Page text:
The Lake Katharine neighborhood and the waterway in Miami Lakes are named for Katharine Meyer Graham, the late publisher of the Washington Post.
Graham, who died in 2001, is being recognized this month by the United States Postal Service with a stamp that features her portrait.
Graham is 17th in the Distinguished Americans series of stamps for her accomplishments, which included being the first woman chief executive at a Fortune 500 company, the USPS said on its website.
Graham led The Washington Post Co. and the newspaper during unprecedented times: Publishing of The Pentagon Papers which were secret government records about the Vietnam War, and during the Watergate scandal, which developed from a break-in at Democratic Party headquarters to the eventual resignation of President Richard M. Nixon.
The newspaper’s Watergate investigation won the 1973 Pulitzer Prize for Public Service.
Graham took over the company after the death of her husband, Philip Graham, in 1963. It had previously been led by her father, Eugene Meyer.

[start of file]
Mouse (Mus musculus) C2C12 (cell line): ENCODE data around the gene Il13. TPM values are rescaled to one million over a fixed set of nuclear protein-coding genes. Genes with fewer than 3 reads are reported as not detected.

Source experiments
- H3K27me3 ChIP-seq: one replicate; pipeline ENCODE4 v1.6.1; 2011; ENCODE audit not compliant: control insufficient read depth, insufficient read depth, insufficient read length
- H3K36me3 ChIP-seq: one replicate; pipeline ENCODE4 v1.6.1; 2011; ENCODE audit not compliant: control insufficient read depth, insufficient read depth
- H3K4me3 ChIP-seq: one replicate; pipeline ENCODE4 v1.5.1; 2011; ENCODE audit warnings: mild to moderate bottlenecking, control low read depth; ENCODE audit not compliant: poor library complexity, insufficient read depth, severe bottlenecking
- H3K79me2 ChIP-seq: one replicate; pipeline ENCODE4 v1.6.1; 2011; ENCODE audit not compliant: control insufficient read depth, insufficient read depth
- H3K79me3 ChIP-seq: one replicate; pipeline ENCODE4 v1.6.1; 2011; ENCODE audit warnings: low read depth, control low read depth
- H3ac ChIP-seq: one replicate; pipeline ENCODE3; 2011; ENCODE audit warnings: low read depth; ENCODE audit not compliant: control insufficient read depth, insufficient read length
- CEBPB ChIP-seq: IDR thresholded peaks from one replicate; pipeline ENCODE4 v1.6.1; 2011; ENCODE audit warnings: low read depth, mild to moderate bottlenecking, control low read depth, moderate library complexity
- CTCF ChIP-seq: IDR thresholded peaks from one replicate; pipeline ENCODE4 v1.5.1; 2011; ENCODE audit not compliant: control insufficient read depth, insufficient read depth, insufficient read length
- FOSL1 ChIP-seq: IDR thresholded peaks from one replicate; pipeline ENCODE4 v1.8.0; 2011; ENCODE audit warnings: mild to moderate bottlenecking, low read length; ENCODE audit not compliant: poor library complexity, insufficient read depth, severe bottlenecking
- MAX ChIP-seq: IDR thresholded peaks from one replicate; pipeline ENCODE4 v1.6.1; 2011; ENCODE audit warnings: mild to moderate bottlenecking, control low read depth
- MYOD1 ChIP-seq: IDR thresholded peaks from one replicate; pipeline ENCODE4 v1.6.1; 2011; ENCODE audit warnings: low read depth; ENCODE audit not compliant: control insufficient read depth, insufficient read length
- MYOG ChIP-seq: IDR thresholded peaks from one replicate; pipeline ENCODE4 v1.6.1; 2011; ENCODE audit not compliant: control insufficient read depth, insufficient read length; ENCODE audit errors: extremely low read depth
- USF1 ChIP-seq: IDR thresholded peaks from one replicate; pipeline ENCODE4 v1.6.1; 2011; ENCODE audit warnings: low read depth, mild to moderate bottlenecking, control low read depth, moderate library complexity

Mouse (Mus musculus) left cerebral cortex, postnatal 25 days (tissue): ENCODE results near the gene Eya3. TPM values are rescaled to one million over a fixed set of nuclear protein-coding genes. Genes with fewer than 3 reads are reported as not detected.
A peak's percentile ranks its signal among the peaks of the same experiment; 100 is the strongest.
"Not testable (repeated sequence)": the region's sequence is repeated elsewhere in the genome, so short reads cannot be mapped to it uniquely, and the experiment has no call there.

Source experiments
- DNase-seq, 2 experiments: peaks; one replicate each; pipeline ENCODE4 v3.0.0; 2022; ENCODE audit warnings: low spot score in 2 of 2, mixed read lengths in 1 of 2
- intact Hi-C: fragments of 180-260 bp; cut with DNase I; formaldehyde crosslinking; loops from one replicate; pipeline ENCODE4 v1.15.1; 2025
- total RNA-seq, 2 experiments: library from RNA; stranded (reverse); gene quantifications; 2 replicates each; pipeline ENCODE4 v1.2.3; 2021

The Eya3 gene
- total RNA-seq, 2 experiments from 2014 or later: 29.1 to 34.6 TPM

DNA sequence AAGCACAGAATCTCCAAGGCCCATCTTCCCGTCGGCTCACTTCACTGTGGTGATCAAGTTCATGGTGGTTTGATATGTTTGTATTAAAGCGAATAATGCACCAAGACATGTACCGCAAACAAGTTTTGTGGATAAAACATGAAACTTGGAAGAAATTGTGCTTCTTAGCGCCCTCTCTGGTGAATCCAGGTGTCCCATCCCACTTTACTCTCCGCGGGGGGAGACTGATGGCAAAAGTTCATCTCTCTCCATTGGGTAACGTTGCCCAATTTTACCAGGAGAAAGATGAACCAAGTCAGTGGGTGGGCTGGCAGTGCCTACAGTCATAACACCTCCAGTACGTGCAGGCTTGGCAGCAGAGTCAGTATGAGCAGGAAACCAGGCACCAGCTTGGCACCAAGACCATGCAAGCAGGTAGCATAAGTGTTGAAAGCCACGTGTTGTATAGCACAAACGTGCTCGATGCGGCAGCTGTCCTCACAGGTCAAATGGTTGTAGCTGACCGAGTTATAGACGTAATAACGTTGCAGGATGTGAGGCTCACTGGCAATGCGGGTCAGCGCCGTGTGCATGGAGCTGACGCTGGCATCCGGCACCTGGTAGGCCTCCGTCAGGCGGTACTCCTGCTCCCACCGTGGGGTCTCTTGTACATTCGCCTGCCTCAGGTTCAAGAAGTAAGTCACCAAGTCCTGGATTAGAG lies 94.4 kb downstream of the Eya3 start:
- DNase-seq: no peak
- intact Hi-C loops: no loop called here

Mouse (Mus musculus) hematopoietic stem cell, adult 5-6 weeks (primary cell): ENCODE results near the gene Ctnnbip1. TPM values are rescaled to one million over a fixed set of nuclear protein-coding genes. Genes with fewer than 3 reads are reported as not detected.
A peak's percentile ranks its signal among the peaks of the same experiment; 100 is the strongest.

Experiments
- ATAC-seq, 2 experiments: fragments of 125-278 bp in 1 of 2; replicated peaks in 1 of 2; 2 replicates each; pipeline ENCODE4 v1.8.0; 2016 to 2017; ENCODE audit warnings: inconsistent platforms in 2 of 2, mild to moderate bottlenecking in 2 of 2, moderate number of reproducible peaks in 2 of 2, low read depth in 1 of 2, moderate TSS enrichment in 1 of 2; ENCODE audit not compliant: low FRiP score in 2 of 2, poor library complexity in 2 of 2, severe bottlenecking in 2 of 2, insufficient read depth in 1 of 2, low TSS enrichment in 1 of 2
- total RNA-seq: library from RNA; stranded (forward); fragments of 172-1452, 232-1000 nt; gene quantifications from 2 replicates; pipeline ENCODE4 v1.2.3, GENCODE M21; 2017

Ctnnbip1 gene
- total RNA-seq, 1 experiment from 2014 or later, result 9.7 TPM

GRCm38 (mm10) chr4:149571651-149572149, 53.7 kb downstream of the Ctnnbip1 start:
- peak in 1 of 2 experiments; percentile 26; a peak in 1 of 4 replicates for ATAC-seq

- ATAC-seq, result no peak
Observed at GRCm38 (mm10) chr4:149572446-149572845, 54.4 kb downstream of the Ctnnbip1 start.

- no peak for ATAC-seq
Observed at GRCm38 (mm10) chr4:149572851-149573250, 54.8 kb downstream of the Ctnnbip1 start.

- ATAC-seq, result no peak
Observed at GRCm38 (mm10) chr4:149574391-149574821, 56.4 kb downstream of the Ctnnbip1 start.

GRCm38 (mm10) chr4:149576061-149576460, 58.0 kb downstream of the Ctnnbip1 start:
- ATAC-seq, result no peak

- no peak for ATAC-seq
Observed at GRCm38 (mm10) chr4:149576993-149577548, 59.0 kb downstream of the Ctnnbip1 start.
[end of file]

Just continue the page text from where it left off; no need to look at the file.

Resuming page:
Philip Graham was a member of the second generation of the Graham family, which founded and developed the Town of Miami Lakes from its dairy farm.
Katharine Graham’s stamp portrait was designed by Derry Noyes from original art by Lynn Staley, the USPS said.
Graham won the 1998 Pulitzer Prize for her memoir “Personal History.”
The story of her life during the Pentagon Papers saga is told in the 2017 movie “The Post.”
She is in good company with this USPS class. Other honorees include sculptor Edmonia Lewis; activist and folk singer Pete Seeger; marine biologist Eugenie Clark and Native American sculptor and painter George Morrison.